I have been working on my CNC controller enclosure while I await my CNC to be ready for pick up. I would greatly appreciate it if those with experience are willing to take the time to offer feedback on any aspect of what I have accomplished so far. I realized quickly from my research that opinions vary on what best practices to follow for, well, most everything to do with building one’s controller enclosure. What I have tried to do is incorporate those that made sense to me.
Note: I have extra wire in some places in case I change the component locations before my final install. Also, I have 3D printed temporary supports for a few things (e.g., power module, DB9 connectors, etc) to make my temporary mock-up easier/safer to wire.
Main equipment:
Power to the Masso G3 controller will be provided by one EDR-120-24 PSU
Power to other ‘to be added’ components – relays, sensors, contactors, etc - will be provided by a second EDR-120-24 PSU
Power to the Leadshine MX4660 driver will be provided by one SE-600-48 PSU
4 NEMA 23 stepper motors – 3.15V, 4.2 Amps, 0.75 Ohms, 3.0 mH

MX4660 driver wiring:
Power comes from the 48 VDC PSU through two pairs of POS+/NEG- wires into the two POS+/NEG- inputs
Stepper motor step/direction wiring follows that of the DB9 enclosure connectors: red=A+/green=A-/yellow=B+/blue=B-
I have ferrites on the step/direction wires from each motor
The DB9 black ground wires from the motors are connected to a set of five joined ground terminal blocks, which are connected back to the mains VAC ground terminal blocks
I temporarily have the MX4660 Estop+ and Estop- pins shorted with a wire loop until I decide how to connect them to the overall safety circuit
I have a DB25 cable connecting the MX4660 to a screw terminal breakout board for ease of wire connection. I also added a ferrite to this cable
I connected pi #25 on the breakout board to one of the shared common terminal blocks
MX4660 driver/stepper motor related suggestions/guidelines I tried to follow:
1. Do not exceed the voltage rating of the driver. I chose a 48VDC to stay below max rating of 60 VDC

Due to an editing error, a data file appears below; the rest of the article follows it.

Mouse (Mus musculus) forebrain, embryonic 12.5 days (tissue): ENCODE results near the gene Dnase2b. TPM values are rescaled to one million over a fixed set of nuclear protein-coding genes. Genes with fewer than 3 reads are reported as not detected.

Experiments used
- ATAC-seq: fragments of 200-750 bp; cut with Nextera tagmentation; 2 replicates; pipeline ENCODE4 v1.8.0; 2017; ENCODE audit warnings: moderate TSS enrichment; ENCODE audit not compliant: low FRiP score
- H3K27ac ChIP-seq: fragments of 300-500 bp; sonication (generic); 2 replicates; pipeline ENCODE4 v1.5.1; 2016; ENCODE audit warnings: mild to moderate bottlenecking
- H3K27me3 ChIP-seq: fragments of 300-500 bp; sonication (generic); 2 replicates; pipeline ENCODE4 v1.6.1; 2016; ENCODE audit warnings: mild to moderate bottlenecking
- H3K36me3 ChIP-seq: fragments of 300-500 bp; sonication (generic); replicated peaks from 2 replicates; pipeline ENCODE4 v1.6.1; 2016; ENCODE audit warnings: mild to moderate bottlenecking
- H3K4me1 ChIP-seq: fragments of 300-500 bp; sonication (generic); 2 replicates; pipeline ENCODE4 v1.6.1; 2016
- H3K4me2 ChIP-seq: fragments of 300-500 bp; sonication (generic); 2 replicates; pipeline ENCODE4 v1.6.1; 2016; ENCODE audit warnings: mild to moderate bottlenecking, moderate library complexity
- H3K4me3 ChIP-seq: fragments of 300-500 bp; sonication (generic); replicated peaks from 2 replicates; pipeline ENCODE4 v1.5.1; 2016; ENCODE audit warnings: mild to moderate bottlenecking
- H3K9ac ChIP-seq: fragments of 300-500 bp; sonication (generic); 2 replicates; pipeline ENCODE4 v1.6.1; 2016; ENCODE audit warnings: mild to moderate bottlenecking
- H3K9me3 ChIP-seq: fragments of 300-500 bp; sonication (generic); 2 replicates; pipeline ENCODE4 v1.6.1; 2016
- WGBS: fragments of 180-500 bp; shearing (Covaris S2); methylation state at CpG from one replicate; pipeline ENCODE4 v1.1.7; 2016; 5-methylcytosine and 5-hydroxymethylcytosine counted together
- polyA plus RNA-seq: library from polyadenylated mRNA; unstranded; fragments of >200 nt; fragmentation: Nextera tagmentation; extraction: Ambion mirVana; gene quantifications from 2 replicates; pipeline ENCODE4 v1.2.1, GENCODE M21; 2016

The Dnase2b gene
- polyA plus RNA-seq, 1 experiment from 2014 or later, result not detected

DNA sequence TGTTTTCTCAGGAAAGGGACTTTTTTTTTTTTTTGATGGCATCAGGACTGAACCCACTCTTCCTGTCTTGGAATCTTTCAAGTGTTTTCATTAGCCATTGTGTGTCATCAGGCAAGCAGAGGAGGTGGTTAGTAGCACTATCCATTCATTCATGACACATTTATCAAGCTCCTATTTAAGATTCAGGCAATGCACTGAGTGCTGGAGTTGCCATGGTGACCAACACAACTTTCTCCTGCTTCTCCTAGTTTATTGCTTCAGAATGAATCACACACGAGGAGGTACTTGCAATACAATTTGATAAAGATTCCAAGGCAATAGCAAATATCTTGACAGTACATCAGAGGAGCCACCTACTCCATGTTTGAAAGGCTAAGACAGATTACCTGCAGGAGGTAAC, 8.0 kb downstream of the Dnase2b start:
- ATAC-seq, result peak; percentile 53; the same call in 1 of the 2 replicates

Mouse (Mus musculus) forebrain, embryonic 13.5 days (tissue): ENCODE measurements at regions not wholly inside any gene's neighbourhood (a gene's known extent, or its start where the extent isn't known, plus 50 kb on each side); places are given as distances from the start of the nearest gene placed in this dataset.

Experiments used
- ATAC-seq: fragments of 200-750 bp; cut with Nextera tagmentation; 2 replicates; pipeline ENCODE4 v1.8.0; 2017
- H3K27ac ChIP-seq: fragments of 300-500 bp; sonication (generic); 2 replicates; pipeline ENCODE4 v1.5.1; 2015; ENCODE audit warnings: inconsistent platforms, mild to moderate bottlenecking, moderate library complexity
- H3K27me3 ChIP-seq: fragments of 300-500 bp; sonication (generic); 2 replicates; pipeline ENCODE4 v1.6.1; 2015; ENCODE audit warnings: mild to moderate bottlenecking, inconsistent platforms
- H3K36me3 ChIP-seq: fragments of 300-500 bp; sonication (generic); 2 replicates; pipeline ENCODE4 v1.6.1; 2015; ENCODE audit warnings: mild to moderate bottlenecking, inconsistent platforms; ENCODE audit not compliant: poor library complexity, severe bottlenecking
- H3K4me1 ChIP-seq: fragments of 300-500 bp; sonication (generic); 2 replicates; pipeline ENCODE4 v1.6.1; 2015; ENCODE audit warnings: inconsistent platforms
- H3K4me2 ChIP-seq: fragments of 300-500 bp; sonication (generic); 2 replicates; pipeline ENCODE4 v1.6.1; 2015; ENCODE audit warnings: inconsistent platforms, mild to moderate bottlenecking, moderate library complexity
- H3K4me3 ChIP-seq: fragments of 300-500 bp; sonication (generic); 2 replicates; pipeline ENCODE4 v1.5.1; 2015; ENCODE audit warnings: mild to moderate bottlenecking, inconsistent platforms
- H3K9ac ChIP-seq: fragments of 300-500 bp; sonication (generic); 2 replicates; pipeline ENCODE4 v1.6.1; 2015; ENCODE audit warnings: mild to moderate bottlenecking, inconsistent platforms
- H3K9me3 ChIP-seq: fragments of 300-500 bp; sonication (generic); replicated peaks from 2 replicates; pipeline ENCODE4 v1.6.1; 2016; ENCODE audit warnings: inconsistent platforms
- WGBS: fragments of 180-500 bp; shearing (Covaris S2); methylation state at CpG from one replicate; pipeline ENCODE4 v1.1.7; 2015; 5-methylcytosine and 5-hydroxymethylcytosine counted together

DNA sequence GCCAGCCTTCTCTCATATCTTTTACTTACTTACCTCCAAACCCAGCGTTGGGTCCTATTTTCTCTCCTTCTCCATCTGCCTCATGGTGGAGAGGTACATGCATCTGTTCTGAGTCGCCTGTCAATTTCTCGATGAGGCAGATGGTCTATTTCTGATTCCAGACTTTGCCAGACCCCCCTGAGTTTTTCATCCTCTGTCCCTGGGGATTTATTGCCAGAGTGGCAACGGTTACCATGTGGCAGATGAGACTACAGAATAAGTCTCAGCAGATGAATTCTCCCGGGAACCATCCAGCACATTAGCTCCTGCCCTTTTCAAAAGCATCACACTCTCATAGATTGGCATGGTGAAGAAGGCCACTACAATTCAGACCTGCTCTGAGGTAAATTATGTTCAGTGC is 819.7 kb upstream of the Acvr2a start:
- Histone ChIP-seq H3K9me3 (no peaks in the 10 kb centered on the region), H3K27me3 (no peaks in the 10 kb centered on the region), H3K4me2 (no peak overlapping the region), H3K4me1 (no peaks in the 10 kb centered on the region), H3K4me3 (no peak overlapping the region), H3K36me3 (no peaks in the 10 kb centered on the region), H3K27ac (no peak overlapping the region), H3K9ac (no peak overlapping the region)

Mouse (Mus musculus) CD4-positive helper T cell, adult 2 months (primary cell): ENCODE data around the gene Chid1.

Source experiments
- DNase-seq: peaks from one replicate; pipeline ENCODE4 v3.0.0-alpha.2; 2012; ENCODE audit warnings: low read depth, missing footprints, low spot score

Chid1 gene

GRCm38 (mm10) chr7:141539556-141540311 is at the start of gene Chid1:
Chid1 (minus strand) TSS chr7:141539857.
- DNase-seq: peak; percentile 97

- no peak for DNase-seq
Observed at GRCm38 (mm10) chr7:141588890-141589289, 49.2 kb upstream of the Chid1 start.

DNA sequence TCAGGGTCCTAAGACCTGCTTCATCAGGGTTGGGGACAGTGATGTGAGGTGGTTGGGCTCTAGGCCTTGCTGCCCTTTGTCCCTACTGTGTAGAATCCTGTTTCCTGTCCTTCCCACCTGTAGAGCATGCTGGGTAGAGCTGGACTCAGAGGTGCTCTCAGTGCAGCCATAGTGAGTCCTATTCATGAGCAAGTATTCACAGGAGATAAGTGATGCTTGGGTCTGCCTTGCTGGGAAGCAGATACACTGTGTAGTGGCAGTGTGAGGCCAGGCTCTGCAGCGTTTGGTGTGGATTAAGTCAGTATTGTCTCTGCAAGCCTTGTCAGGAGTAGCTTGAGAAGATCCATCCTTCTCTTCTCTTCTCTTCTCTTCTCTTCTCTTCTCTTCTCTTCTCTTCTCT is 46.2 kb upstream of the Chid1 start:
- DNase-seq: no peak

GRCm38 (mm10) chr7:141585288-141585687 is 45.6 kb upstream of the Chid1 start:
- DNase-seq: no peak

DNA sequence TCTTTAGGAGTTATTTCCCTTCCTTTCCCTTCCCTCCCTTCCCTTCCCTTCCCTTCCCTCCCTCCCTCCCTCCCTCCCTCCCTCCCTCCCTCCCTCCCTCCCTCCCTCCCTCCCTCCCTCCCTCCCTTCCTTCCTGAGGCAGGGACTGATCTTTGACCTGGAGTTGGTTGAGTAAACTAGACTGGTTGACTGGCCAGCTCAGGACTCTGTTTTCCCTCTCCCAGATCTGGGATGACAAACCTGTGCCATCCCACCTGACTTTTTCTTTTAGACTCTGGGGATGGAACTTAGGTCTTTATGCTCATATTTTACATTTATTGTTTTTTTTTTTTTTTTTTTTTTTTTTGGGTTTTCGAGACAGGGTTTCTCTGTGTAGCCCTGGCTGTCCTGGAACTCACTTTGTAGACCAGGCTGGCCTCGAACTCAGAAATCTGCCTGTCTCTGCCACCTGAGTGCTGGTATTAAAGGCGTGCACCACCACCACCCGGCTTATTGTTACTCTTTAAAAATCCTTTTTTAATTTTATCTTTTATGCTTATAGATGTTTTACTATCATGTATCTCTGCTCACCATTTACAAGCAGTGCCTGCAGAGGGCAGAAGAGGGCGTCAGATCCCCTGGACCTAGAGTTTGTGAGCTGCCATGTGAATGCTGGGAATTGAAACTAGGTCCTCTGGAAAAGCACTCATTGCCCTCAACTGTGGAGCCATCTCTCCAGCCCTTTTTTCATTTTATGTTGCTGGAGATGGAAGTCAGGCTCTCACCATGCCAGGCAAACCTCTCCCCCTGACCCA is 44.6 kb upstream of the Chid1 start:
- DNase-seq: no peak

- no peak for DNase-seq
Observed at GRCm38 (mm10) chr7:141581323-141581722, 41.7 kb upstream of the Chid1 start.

2. Provide enough amperage for the motors. I chose 12 Amps which is over 2/3s of peak (12A / 4.2A X 4)
3. Provide common ground termination point for motors
4. Provide electrical ’noise’ protection using ferrites on motor/component signal wires
MX4660 driver/stepper motor related questions:
1. I already asked a question regarding how to wire the MX4660 estop with the Masso, and have it part of my safety circuit – thank you for those who responded. I have yet to decide what to do.
2. I have connected a wire from Pin #15 on the MX4660 which provides a 5V ‘Fault’ signal that can warn if any of the 4 driver modules are in protection mode (e.g.; over current/voltage). What is the best way to connect this to the Masso.
3. Could Pin #25 on the breakout board instead be connected to one of the Masso GND(G) inputs? The manual has it as I have done - to the Masso power supply (-) common.
Masso G3 wiring:
Power comes in from the dedicated 24VDC PSU. The POS+ wire connects through a 1 Amp fast blow fuse terminal block to one of the PWR+ inputs of the Masso.
The NEG- wire connects from one of the shared common terminals to one of the GND (G) inputs on the Masso
The Masso S+ step signal outputs for the X, Y, Z, and B axes are connected to pins 2, 4, 6, and 8 respectively on the BB9 breakout board
The Masso D+ direction signal outputs for the X, Y, Z, and B axes are connected to pins 3, 5, 7, and 9 respectively on the BB9 breakout board
*Pin #25 from the breakout board is already connected to a shared common terminal block
I have connected an Estop button using one available NC switch. The POS+ wire from the Masso PSU terminal block connects to one terminal of the NC Estop switch. There is then one wire that connects the other terminal of the Estop NC switch to the Masso ESTOP input Pin #2.
MX4660 driver/stepper motor related suggestions/guidelines I tried to follow:
1. Try to keep step/direction wiring short between the Masso and the MX4660 driver
2. Use the ‘B’ axis on the Masso for a CNC that uses a pair of Y axis motors
Masso G3 wiring related questions:
1. Is using one large ferrite core around all 8 step/direction wires, as effective as using four smaller ones around each pair of step/direction wires?
2. I have read numerous posts about this but just to confirm – Masso GND (G) Pins are actually common (NEG-) connections?